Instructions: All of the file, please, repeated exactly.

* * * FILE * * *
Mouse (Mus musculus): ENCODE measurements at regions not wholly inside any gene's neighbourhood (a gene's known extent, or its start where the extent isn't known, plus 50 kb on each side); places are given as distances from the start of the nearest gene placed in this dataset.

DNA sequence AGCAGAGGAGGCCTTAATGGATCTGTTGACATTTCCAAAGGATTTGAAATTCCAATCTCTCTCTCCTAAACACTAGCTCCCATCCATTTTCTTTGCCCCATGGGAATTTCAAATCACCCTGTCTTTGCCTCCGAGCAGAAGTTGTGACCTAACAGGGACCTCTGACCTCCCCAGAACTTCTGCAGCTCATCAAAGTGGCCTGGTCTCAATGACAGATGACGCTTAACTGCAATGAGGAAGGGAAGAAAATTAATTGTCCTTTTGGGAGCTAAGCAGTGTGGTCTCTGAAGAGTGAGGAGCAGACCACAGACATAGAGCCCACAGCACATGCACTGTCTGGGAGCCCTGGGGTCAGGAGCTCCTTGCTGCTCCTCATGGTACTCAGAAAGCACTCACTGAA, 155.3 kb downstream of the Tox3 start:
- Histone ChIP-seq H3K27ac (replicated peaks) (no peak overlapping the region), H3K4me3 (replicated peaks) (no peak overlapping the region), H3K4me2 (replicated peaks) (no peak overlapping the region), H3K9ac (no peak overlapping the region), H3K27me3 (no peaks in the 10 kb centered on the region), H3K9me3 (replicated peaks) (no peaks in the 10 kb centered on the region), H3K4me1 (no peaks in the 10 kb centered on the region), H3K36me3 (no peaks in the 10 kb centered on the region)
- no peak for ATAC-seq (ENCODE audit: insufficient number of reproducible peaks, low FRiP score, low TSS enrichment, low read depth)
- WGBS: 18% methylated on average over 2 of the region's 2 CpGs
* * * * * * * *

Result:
Mouse (Mus musculus): ENCODE measurements at regions not wholly inside any gene's neighbourhood (a gene's known extent, or its start where the extent isn't known, plus 50 kb on each side); places are given as distances from the start of the nearest gene placed in this dataset.

DNA sequence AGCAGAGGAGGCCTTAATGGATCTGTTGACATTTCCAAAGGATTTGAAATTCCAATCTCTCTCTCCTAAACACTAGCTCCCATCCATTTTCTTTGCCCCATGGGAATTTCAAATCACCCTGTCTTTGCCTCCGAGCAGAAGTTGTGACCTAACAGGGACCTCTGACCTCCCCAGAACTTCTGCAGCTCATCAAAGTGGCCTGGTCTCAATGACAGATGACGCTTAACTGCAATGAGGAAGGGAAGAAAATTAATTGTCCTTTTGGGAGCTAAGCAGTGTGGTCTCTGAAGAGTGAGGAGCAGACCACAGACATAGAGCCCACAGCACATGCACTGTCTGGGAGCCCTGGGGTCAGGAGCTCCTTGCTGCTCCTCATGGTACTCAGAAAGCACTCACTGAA, 155.3 kb downstream of the Tox3 start:
- Histone ChIP-seq H3K27ac (replicated peaks) (no peak overlapping the region), H3K4me3 (replicated peaks) (no peak overlapping the region), H3K4me2 (replicated peaks) (no peak overlapping the region), H3K9ac (no peak overlapping the region), H3K27me3 (no peaks in the 10 kb centered on the region), H3K9me3 (replicated peaks) (no peaks in the 10 kb centered on the region), H3K4me1 (no peaks in the 10 kb centered on the region), H3K36me3 (no peaks in the 10 kb centered on the region)
- no peak for ATAC-seq (ENCODE audit: insufficient number of reproducible peaks, low FRiP score, low TSS enrichment, low read depth)
- WGBS: 18% methylated on average over 2 of the region's 2 CpGs